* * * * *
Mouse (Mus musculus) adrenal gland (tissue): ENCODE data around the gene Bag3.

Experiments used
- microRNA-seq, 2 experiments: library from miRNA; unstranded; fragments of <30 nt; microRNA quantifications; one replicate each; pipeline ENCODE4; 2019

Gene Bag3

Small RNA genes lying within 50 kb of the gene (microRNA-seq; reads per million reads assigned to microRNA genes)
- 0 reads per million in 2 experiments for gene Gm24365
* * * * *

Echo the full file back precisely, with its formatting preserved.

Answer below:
Mouse (Mus musculus) adrenal gland (tissue): ENCODE data around the gene Bag3.

Experiments used
- microRNA-seq, 2 experiments: library from miRNA; unstranded; fragments of <30 nt; microRNA quantifications; one replicate each; pipeline ENCODE4; 2019

Gene Bag3

Small RNA genes lying within 50 kb of the gene (microRNA-seq; reads per million reads assigned to microRNA genes)
- 0 reads per million in 2 experiments for gene Gm24365